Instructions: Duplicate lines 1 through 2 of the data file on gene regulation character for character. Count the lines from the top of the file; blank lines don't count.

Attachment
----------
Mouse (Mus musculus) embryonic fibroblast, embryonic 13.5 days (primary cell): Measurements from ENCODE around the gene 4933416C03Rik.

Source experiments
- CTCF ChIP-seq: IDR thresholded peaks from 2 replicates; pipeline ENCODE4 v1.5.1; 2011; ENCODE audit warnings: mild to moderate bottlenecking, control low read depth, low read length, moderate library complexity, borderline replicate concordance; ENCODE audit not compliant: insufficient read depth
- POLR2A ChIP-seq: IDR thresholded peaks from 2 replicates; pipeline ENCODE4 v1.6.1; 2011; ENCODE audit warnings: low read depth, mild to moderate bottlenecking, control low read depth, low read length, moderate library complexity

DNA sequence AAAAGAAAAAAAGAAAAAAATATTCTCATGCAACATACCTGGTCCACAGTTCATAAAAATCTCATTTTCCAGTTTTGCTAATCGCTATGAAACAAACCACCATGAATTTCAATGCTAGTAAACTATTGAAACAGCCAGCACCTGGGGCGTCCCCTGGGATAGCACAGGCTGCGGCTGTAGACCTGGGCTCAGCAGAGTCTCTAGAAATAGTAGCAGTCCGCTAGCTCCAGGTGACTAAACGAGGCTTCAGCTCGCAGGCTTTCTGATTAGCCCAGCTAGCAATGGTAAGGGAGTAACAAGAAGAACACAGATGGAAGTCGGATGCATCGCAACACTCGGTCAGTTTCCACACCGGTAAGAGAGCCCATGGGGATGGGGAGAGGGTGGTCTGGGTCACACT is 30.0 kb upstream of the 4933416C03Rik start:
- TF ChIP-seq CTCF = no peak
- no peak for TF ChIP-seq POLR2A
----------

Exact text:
Mouse (Mus musculus) embryonic fibroblast, embryonic 13.5 days (primary cell): Measurements from ENCODE around the gene 4933416C03Rik.

Source experiments